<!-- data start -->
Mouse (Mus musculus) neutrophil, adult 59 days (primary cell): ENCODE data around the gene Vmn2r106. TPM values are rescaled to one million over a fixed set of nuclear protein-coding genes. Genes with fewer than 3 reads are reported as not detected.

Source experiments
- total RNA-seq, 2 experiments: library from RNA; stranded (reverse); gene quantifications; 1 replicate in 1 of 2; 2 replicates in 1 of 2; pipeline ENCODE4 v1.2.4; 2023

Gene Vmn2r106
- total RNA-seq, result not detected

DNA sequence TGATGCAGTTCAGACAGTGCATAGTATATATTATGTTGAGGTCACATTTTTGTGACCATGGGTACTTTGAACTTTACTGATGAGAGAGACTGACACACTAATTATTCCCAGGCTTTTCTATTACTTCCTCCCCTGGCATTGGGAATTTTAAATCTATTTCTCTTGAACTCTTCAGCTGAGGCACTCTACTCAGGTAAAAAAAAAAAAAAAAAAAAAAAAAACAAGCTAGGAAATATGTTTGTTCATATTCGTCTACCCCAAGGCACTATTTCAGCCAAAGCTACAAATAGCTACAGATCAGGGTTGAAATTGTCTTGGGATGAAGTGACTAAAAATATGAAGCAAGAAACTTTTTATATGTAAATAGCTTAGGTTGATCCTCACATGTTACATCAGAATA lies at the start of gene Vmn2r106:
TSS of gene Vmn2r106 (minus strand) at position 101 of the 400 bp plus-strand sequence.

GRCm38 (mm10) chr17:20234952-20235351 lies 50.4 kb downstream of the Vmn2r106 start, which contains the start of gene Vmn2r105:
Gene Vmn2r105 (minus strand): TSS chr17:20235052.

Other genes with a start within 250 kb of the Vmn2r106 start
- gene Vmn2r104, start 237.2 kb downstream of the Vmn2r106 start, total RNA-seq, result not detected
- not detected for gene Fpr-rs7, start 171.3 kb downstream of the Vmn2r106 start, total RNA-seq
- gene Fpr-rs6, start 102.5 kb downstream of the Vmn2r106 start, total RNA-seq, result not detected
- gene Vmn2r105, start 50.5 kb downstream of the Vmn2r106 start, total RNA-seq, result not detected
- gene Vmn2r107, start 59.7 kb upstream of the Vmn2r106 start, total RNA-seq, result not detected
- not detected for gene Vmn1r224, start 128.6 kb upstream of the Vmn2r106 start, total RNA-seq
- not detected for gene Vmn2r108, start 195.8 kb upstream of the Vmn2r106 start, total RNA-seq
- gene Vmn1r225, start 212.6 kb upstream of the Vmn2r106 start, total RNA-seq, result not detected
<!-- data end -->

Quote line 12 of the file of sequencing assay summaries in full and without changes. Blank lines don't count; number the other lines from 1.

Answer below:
- not detected for gene Fpr-rs7, start 171.3 kb downstream of the Vmn2r106 start, total RNA-seq